Many people have positive experiences with their employers and their workplaces are safe and conducive to productivity. Unfortunately, not every worker in Texas experiences this. Sometimes employers try to take advantage of their workers, discriminate against them, or otherwise violate their rights. When this happens, workers may be able to seek recourse with the help of attorneys like those at the Leichter Law Firm.
There are several things employers can do which are against the law, but this article focuses on four of the most common violations.
Sexual harassment is prohibited under both state and federal laws but it still happens in many workplaces. Even though victims know it is wrong, they are often afraid to report it because this could put their jobs in jeopardy. Some victims also wonder if what they experienced was really harassment and if others will take them seriously. The reality is that on-the-job sexual harassment reduces productivity and makes working conditions very unpleasant.
Texas is an employment-at-will state which means employers have the right to terminate employees at any time as long as it is for a lawful reason. Many workers think this means they can be fired for any reason, but this isn’t the case. If you are terminated for a reason that is deemed unlawful, this is called wrongful termination. Wrongful termination can involve:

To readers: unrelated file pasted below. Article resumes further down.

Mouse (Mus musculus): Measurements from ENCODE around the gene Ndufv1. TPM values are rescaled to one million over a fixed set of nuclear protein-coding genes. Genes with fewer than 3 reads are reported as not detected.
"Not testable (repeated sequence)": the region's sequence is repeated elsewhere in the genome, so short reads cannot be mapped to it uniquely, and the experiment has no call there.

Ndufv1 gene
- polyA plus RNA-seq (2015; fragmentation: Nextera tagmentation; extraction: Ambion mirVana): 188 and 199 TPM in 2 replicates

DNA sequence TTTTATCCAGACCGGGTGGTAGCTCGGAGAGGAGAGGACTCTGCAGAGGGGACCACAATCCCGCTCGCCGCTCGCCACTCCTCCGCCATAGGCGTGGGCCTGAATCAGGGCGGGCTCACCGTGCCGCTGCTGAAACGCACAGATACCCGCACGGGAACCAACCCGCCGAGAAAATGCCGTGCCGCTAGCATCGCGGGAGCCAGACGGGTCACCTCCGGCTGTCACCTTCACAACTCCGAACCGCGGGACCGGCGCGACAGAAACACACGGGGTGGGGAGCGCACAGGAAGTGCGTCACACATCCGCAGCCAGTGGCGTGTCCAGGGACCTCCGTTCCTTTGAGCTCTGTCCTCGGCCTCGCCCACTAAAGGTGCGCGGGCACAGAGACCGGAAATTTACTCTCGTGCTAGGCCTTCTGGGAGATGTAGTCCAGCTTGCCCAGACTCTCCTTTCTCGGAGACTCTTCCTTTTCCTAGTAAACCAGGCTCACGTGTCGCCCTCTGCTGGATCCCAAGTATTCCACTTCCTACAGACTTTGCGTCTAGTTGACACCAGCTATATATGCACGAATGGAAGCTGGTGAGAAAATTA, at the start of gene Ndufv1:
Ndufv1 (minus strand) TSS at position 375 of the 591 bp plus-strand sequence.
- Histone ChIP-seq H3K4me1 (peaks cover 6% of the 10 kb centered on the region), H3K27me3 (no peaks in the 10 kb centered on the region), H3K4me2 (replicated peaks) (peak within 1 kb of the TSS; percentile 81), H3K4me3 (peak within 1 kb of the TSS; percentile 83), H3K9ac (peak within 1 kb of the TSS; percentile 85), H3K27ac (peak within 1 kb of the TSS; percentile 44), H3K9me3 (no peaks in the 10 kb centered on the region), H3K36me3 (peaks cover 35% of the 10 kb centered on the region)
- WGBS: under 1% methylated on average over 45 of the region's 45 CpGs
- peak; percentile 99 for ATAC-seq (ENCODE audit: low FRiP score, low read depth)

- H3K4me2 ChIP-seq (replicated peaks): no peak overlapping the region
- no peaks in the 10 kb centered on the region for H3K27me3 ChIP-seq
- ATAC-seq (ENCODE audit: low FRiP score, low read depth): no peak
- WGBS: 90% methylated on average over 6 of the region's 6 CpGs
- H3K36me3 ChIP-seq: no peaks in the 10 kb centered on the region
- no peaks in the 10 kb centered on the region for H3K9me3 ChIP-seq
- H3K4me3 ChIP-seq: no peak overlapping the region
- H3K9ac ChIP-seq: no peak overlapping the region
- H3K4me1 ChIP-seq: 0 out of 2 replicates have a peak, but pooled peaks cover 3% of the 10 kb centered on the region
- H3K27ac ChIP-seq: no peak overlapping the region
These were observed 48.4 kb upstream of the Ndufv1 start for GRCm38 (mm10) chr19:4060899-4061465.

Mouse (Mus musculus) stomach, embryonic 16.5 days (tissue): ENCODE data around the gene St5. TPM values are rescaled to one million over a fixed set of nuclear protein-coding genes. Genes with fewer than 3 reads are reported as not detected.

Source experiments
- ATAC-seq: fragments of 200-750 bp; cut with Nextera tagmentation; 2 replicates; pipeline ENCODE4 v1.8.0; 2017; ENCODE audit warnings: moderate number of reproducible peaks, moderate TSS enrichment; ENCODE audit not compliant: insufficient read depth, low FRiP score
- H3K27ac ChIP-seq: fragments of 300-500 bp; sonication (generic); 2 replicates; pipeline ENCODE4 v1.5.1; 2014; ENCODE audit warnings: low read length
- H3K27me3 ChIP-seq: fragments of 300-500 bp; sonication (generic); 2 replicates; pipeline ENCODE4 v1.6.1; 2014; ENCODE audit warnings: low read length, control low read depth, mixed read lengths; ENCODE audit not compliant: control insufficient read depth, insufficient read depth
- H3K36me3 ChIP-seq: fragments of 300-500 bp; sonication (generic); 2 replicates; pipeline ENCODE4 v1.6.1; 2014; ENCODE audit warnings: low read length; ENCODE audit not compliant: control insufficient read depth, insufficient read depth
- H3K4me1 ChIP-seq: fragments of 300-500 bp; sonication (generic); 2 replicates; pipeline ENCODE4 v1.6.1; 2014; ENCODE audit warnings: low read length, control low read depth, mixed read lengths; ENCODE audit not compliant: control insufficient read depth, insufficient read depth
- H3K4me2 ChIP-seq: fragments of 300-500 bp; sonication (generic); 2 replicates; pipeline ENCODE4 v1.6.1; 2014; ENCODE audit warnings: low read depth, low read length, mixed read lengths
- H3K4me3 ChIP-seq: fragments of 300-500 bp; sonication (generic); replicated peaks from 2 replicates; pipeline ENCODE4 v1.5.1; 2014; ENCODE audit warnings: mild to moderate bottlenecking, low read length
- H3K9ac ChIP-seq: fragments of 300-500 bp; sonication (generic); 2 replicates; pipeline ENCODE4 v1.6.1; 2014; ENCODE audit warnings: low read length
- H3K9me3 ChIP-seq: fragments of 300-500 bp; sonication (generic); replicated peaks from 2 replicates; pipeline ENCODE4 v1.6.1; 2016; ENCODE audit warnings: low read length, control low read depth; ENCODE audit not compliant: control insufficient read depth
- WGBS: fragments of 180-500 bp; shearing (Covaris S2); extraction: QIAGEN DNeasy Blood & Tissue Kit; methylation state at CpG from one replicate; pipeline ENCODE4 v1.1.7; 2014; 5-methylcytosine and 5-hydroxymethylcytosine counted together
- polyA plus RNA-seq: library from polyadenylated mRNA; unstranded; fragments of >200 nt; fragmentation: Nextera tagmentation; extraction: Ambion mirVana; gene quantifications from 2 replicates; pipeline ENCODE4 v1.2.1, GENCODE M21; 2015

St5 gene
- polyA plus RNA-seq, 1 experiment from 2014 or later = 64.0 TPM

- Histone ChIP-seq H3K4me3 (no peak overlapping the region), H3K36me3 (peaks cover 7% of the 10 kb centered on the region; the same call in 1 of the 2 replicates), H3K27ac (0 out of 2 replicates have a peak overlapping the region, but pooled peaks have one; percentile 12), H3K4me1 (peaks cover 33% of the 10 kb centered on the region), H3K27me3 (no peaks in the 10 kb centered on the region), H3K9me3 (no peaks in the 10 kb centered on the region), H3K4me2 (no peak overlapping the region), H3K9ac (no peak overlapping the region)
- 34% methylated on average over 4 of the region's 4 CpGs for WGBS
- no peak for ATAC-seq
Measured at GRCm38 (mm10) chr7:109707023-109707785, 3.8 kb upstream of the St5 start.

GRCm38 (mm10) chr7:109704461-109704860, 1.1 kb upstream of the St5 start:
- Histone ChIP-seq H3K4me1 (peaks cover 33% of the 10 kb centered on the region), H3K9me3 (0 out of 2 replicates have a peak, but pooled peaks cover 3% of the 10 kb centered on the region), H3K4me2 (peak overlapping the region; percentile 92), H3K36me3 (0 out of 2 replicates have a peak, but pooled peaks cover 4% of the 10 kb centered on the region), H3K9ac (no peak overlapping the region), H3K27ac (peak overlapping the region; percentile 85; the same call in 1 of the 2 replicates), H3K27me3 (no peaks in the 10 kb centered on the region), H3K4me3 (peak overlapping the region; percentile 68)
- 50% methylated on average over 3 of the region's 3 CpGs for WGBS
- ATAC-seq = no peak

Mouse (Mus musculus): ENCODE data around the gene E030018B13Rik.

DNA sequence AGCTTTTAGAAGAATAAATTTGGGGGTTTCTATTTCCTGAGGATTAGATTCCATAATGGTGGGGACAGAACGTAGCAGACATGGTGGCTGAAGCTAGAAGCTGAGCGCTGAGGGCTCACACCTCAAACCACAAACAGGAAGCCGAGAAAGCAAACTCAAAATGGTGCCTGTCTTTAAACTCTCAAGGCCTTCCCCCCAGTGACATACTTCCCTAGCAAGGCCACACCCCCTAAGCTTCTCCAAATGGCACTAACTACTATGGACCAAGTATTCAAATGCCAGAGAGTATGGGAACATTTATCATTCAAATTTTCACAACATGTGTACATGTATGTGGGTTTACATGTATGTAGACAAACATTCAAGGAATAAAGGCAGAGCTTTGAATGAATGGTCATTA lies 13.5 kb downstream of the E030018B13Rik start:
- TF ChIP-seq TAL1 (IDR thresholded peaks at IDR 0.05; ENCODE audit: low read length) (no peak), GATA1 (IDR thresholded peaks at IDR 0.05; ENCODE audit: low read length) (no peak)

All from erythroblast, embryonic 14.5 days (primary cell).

· Breaking an employee’s contract by firing them
· Firing a worker because they filed a workers’ compensation claim
· Firing an employee for discriminatory reasons
· Firing a worker because they reported illegal activities or refused to perform an illegal act
Title VII of the Civil Rights Act of 1964 makes it illegal to treat someone unfavorably because of their race, religion, color, sex, or nationality. However, many employers discriminate when it comes to paying, promotions, hiring, firing, benefits and other conditions of employment. Several additional pieces of legislation have been drafted to protect workers. For example, the Age Discrimination in Employment Act prohibits age discrimination against people who are age 40 or older while the Americans with Disabilities Act protects employees with disabilities. Many of these laws require you to file a claim within a set time after the violation so you need to retain an attorney and act quickly.
Under the Fair Labor Standards Act, the majority of employees who work in excess of 40 hours in a week should receive overtime pay. However, many employers opt not to pay for it. While this can happen to any category of worker, some are more likely to be cheated. These include:
- Salaried workers with titles like the manager and administrative assistant
- Some independent contractors
- Hourly employees who are required to do preparatory work before their shift, close out the workday after their shift or work from home in addition to regular office hours
If your employer has not paid you at least time and a half for overtime, you may be able to go after them to get the money you are owed.
While we’ve discussed four of the most common types of violations in the workplace, unscrupulous employers will try always anything if they can get away with it. If you suspect your employer is doing something unlawful, you need to reach out to an attorney for advice.